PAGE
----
Sir Wilfred (Ralph Richardson) has a silly monocle test that he uses to evaluate people’s honesty.
These minor quibbles aside there’s a great deal to recommend about this remake—or homage, as it’s tempting to describe it. As noted, Deborah Kerr’s turn as Nurse Plimsoll is terrific—almost too good, in fact, because it’s not just Sir Wilfred who wants to wring the woman’s neck to shut her up, but us too. Diana Rigg fulfills her role not so much by playing Christine as by playing Dietrich playing Christine, but that’s no bad thing—especially if we view the piece as an homage. Beau Bridges is surprisingly good as the supposed innocent at large, Peter Sallis, as Sir Wilfred’s clerk Carter, is as always wonderful, and Wendy Hiller is equally fine as the victim’s hard-of-hearing Scottish companion, Janet Mackenzie—all the way down the cast list, in fact, there are good performances, even in the tiny parts; I was especially taken by Patricia Leslie as the gullible widow and Primi Townsend as the woman who sits next to Nurse Plimsoll in court, Diana, who proves to be more a part of the story than we expected.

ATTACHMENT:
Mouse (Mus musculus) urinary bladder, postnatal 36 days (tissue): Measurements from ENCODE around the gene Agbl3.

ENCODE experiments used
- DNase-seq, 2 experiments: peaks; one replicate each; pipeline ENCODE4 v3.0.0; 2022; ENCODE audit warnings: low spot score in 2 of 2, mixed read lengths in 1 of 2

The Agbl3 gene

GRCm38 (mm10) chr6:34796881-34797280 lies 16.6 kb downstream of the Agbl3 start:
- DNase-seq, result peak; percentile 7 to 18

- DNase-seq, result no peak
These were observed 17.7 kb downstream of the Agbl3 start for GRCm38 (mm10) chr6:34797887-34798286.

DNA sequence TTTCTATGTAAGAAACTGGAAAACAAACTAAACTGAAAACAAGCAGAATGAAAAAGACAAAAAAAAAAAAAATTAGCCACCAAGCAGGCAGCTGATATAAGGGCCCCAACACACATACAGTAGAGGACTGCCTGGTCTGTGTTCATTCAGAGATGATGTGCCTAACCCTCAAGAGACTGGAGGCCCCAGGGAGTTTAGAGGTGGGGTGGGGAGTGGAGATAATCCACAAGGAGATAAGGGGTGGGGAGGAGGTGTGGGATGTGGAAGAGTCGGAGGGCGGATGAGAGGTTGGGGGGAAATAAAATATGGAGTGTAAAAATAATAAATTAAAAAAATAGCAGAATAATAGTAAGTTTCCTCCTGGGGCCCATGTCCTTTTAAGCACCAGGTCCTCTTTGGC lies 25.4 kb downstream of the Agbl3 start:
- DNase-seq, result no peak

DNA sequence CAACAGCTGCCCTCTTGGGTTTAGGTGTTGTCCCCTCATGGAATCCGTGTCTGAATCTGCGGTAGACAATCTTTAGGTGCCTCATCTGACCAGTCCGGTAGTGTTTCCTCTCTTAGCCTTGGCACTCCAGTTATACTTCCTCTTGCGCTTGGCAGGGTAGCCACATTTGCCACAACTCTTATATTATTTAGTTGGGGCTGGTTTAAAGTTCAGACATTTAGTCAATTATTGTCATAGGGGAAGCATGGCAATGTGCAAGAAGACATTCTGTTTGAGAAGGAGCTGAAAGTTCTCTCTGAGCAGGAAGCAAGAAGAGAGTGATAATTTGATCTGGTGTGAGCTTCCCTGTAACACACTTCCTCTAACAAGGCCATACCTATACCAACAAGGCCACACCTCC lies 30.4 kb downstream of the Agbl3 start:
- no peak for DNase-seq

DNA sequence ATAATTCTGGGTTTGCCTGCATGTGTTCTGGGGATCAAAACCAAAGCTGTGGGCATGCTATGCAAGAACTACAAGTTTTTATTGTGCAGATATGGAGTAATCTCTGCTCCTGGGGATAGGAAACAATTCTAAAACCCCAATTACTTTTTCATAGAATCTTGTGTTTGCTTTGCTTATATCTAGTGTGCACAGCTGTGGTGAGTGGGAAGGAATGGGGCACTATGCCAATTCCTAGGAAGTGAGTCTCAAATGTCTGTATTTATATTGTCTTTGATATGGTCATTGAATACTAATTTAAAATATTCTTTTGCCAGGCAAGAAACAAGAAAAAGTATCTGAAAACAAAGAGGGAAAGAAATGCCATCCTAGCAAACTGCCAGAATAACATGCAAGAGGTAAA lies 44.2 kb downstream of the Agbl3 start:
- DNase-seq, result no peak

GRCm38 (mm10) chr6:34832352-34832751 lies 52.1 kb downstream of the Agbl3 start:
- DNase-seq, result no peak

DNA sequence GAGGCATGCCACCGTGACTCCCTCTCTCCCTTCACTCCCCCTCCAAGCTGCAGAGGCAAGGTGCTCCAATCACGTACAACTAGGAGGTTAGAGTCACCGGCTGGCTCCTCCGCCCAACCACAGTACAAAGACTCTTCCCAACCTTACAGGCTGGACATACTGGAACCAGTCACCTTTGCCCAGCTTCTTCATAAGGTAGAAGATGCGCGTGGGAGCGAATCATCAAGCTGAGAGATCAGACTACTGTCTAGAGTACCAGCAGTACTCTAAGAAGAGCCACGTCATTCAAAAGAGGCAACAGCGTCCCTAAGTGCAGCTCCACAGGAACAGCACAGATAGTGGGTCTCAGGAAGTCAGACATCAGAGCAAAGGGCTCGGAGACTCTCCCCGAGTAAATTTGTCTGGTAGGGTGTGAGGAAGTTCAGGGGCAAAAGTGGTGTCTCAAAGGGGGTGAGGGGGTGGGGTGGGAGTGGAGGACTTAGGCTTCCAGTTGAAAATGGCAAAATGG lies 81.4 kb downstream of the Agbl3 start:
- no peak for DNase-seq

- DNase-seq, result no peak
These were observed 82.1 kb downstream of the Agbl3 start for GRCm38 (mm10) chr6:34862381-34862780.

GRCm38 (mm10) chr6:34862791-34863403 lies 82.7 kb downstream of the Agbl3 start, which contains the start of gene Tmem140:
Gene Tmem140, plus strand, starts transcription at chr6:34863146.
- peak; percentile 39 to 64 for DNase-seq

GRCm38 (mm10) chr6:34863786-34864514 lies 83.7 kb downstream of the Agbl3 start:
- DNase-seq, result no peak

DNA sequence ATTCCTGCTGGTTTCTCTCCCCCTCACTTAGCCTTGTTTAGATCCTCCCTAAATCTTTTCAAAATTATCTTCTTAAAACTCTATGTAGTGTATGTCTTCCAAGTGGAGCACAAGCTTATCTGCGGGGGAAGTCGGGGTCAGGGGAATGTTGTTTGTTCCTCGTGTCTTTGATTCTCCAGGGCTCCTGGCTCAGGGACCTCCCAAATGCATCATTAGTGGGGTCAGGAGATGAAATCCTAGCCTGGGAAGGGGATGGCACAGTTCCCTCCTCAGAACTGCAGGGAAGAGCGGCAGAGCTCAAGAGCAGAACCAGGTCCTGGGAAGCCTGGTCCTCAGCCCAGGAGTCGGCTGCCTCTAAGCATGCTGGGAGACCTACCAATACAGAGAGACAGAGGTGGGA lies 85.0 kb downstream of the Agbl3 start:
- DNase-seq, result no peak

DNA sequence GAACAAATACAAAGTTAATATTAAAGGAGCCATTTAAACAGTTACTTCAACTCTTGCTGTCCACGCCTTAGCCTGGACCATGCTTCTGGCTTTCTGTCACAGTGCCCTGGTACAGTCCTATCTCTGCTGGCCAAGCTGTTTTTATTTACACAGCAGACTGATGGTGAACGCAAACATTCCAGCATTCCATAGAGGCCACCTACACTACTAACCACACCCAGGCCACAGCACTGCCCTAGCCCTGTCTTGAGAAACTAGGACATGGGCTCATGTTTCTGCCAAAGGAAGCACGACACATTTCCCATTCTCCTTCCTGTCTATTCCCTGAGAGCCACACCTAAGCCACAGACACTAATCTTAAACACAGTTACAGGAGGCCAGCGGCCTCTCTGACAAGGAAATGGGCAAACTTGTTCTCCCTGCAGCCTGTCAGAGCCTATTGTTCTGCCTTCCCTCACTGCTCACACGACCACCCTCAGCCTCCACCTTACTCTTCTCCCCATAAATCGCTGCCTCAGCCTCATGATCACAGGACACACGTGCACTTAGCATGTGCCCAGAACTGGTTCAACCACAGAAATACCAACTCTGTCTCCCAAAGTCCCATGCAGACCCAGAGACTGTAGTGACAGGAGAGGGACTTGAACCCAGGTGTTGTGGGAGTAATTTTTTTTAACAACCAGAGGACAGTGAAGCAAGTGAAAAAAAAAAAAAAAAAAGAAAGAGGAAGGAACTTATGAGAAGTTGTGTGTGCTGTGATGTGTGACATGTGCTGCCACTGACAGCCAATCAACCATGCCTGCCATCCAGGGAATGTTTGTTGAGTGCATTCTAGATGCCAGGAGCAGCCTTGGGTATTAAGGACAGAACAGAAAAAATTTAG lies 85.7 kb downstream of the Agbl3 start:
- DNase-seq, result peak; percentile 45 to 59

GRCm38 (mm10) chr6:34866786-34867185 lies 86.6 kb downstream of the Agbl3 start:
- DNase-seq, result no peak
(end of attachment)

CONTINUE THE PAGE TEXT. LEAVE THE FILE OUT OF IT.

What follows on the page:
Capping them all is Ralph Richardson, quite splendid as the cranky, wilful old barrister; he makes the part as much his own as did Charles Laughton in the original, and I’d be hard-pressed to judge which is the better of the two performances.
Ralph Richardson as Sir Wilfred, in action in the courtroom.
The movie was aired on December 4 1982; within less than a year (October 10 1983) Richardson was dead. This wasn’t his final screen role, however, since before his death he finished shooting for some later theatrical features, the last of them being Greystoke: The Legend of Tarzan, Lord of the Apes (1984), in which he played Tarzan’s grandfather.
I sat down to watch this with no higher expectation than that it might be an interesting curio, a minor offering to set alongside Wilder’s earlier adaptation in my own mental filing cabinet, and was delighted to discover that, despite the perhaps unavoidable flaws I’ve noted, it’s a movie very well worth watching in its own right.
Poor Diana (Primi Townsend) sees her lover struck down.